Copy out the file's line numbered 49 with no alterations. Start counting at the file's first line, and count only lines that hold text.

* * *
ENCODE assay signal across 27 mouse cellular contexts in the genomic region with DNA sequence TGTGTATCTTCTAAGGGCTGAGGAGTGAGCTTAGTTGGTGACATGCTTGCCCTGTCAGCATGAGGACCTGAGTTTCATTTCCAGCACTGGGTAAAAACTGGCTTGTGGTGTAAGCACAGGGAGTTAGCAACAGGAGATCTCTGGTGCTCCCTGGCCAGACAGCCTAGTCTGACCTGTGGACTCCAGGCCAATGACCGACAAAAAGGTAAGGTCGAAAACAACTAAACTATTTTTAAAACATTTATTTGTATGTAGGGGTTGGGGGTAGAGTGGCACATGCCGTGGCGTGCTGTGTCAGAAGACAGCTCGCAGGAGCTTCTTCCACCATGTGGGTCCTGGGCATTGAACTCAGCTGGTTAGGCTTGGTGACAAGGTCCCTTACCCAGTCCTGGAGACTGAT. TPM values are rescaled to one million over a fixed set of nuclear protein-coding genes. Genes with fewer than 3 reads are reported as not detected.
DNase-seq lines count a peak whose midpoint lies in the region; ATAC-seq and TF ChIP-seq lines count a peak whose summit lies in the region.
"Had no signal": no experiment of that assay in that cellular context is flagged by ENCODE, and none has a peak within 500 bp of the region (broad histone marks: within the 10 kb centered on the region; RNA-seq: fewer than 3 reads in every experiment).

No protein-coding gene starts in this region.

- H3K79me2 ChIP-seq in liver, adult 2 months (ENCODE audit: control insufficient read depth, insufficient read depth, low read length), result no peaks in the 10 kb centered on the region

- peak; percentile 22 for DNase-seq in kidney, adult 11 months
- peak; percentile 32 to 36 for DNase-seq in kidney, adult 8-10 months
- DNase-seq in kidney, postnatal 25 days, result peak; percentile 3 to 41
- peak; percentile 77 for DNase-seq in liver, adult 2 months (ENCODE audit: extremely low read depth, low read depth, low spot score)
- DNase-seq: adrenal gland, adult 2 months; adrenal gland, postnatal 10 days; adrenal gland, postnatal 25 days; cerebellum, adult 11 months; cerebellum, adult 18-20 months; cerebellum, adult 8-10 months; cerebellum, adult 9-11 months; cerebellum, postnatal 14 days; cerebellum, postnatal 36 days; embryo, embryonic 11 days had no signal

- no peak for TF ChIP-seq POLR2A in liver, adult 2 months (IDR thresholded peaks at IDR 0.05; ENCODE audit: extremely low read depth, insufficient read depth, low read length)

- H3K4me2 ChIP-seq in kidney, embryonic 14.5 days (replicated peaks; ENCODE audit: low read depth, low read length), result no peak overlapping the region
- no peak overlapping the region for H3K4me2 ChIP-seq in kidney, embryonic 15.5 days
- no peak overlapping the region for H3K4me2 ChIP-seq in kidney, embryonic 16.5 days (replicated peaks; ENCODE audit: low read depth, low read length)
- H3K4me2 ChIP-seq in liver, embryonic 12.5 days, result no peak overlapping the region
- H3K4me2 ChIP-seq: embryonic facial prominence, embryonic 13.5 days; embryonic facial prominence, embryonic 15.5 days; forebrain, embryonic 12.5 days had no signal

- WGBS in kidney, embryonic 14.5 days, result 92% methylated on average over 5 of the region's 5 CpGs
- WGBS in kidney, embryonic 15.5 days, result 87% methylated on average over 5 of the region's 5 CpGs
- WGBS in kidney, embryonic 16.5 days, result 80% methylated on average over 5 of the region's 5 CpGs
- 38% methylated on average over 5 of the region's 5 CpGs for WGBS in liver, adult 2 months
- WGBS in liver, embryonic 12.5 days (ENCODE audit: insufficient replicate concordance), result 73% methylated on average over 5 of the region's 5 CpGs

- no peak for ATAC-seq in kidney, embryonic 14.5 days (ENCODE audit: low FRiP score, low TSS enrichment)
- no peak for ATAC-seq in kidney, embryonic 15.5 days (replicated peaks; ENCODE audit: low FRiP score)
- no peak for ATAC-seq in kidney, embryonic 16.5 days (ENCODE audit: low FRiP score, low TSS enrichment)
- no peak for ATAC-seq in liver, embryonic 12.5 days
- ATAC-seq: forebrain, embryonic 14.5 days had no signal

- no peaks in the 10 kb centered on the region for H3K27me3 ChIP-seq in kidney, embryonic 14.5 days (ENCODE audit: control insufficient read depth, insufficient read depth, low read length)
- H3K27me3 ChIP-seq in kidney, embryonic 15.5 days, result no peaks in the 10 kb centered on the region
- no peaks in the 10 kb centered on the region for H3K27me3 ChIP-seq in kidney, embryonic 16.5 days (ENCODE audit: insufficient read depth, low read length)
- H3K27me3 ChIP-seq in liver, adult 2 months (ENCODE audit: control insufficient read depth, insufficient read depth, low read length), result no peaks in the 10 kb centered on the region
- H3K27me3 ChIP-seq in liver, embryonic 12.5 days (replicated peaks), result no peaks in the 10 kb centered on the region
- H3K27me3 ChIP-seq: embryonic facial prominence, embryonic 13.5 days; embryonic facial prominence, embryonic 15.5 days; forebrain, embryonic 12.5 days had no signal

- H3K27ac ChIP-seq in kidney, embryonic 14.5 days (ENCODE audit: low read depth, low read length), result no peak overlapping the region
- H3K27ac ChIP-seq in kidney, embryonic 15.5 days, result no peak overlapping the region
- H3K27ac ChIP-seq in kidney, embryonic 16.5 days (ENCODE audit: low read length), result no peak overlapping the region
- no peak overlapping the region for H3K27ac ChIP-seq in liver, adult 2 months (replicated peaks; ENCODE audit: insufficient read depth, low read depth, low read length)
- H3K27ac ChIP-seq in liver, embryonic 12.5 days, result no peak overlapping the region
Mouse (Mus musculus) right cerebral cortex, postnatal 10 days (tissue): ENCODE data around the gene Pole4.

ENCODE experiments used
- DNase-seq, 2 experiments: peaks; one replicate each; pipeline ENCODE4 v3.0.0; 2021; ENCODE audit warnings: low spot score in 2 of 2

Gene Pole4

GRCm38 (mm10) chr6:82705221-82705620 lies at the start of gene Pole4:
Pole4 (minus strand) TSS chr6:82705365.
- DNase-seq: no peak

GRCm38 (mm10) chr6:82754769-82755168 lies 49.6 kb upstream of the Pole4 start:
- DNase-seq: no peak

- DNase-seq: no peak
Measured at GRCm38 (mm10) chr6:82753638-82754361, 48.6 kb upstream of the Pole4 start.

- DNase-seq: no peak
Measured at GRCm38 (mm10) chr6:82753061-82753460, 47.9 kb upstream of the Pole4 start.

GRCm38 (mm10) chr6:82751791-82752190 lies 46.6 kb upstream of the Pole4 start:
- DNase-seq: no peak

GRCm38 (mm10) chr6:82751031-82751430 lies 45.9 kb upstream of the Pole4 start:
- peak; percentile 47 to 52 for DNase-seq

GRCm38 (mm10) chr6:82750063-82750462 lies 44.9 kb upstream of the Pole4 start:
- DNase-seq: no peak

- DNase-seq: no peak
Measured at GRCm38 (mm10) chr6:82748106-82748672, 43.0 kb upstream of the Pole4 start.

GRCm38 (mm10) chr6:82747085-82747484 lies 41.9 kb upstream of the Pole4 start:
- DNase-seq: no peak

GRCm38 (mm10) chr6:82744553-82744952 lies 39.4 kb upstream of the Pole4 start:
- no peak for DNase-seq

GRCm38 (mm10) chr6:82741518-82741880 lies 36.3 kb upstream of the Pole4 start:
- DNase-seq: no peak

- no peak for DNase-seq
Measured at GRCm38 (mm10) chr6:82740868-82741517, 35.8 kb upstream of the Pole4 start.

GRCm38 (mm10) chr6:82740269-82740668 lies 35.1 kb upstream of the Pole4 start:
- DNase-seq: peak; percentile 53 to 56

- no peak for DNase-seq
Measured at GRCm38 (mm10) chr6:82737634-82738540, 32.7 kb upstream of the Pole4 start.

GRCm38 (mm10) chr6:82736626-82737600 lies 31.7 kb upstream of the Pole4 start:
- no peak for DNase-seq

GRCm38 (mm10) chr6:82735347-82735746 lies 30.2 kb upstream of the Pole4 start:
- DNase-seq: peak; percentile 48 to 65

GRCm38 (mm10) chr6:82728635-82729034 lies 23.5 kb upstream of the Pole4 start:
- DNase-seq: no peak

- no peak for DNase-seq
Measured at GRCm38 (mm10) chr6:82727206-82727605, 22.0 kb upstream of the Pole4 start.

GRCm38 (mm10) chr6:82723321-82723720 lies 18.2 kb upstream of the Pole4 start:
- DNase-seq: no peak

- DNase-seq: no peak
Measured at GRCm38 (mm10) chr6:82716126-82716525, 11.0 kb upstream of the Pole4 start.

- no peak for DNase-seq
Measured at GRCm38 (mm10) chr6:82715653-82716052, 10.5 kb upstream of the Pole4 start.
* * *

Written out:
- DNase-seq: no peak